Home is where you seek solace at the end of a strenuous and stressful day. It’s the place where you live and laugh, cook and eat, stay and drink, celebrate and crib, smoke and breathe, and do what not. It is basically the comfort zone that is equipped with all the necessities so that you don’t have to step out.

People spend almost 80-90% of their life staying in the enclosed environment, be it their workplace or residence. They tend to avoid remaining outdoors as much as they can because air pollution levels are so high outside. Ambient air is, indubitably, hazardous for you to breathe and the AQI levels are much above than what is considered to be safe.

But if you have mistaken yourself to believe that you’re safe inside your well-constructed and decently convenient abode, then think again. The studies conducted by the United States Environmental Protection Agency have revealed that indoor air pollutants are generally 2 to 5 times higher than outdoor air pollutants.

In fact, it has been found that 1.3 million deaths in India every year are caused due to indoor air pollution. Various findings have established that the air quality in Indian households, particularly in the rural areas, is lethal due to use of wood or cow dung as cooking fuel accompanied with poor ventilation.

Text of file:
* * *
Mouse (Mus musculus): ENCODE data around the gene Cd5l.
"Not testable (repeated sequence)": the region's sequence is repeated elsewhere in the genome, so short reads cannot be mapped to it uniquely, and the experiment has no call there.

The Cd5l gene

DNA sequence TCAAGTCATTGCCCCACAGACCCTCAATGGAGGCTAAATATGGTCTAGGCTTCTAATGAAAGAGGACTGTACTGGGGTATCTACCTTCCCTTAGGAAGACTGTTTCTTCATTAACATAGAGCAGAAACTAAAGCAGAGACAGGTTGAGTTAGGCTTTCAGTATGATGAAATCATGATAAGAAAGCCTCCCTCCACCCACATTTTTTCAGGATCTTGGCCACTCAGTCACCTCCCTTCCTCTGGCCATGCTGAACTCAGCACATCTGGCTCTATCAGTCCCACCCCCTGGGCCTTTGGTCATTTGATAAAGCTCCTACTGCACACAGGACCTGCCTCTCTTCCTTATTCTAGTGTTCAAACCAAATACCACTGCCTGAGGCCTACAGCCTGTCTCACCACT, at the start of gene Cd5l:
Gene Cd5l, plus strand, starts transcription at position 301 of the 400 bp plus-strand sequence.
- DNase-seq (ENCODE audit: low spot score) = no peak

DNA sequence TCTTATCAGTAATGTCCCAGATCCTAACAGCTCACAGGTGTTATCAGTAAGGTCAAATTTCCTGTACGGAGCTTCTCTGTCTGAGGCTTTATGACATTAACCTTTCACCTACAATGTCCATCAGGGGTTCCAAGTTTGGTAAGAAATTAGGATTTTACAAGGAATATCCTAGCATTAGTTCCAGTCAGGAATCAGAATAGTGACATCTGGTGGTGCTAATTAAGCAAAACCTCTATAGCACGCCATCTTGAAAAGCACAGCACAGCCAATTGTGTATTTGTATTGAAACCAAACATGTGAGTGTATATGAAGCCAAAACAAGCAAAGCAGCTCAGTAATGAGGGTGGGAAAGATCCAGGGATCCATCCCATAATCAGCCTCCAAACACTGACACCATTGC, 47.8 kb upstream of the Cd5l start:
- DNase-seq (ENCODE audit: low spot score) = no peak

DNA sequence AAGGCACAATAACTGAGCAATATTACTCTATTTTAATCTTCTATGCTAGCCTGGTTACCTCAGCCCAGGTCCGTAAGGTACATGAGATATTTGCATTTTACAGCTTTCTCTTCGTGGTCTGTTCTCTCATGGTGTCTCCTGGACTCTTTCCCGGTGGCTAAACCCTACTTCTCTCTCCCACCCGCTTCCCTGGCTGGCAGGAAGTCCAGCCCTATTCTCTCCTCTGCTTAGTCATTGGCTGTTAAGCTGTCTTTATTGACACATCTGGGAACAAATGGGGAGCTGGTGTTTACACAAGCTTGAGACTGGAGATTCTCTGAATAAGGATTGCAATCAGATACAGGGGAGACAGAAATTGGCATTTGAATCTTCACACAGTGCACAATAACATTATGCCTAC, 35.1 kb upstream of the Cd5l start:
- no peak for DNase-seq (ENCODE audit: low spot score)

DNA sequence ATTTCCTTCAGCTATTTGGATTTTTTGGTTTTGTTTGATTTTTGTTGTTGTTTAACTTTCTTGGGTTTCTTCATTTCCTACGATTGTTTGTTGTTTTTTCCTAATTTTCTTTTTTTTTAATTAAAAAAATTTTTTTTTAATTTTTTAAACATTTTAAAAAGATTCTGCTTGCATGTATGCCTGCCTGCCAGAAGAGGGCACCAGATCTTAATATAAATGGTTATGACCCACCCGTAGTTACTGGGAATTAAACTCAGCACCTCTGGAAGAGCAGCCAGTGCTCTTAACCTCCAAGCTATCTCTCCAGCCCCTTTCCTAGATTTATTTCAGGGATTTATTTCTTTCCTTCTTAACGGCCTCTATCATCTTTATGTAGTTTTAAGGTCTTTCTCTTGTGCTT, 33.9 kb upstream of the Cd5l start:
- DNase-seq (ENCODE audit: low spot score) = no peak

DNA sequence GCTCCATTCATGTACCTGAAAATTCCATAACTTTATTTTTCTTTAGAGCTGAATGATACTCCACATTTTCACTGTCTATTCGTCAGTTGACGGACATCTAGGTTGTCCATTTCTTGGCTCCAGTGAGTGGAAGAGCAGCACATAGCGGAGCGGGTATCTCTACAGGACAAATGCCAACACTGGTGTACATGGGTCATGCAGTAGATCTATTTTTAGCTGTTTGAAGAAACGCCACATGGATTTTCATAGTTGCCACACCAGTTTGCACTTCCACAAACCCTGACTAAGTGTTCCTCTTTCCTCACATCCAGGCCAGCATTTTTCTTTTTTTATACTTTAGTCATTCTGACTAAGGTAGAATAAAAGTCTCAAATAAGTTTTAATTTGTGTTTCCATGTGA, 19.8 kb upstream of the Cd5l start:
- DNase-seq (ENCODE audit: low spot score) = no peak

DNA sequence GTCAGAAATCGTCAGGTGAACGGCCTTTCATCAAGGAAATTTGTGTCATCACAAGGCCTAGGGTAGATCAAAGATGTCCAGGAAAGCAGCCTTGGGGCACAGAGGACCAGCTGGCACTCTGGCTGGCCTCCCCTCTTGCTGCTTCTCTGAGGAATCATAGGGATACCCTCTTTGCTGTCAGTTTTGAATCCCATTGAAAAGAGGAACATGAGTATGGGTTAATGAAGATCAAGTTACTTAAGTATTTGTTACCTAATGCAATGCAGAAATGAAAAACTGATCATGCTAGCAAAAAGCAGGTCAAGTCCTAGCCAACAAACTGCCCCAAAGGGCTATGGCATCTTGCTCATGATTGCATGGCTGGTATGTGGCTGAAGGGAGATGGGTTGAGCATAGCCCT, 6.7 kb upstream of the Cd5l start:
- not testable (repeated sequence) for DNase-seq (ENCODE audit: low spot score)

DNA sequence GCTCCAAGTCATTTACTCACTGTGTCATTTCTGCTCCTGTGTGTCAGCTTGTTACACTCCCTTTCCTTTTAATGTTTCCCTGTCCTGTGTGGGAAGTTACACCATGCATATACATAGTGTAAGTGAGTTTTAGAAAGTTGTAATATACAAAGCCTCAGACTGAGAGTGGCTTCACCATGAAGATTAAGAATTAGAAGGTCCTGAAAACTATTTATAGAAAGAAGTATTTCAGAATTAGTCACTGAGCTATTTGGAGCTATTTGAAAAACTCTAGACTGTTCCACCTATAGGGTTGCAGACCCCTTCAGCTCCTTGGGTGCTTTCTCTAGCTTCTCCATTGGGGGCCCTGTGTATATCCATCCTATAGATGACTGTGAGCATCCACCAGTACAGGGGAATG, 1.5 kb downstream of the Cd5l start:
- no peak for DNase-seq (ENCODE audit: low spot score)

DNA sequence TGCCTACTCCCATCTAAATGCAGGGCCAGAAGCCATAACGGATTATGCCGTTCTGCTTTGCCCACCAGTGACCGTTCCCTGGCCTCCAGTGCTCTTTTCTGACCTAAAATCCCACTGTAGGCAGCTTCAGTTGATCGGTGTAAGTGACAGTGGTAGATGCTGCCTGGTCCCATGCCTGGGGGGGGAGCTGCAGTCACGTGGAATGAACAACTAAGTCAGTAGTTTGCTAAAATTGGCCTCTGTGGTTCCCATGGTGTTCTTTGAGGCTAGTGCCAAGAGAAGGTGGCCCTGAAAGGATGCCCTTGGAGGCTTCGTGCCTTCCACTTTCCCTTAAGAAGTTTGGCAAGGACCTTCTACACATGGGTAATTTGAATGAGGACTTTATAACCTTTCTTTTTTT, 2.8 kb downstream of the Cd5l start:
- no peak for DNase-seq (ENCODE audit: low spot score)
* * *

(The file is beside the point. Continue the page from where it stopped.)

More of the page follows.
Clean homes do not necessarily mean green homes. What you are not able to see from your bare eyes are the pollutants hovering in the indoor air in spite of you keeping your place squeaky clean with no traces of grime and dust. Carbon Monoxide, Radon, Nitrogen Dioxide, Tobacco Smoke, Lead Particles, Asbestos, Mold, Volatile Organic Compounds, Formaldehyde, to name few, are some of the common indoor air pollutants.

Causes behind Indoor Air Pollution:

Fuels used for cooking, cleaning chemicals and paints, hairs and dried skins shed by pets, smoking cigarettes and tobacco indoors, room fresheners, deodorizers and synthetic fragrances, dry-cleaned clothes, biological pollutants, carpets, furniture and upholstery, fumes from paraffin wax candles, and unvented or poorly vented fuel-burning appliances such as, fireplace, heater, wood or gas stove, dryer, water heater are the sources which create pollutants that contribute towards indoor air pollution.

Health Implications of Indoor Air Pollution:

Consequences of indoor air pollution can be as severe as life-threatening. WHO reports that “each year, close to 4 million people die prematurely from illness attributable to household air pollution from inefficient cooking practices using polluting stoves paired with solid fuels and kerosene.”

Household air pollution is responsible for causing non-communicable diseases, incorporating Pneumonia, Stroke, Coronary Artery Disease (CAD), Chronic Obstructive Pulmonary Disease (COPD) and Lung Cancer. Impaired Immune System, Cataract, Tuberculosis, Asthma, Nasopharyngeal and Laryngeal Cancers are other health hazards which you can succumb to due to bad indoor air.

It’s crucially important for people to begin paying heed to indoor air pollution as its health implications are massively disastrous and until and unless we recognize the existence of a problem, a solution can’t be found.

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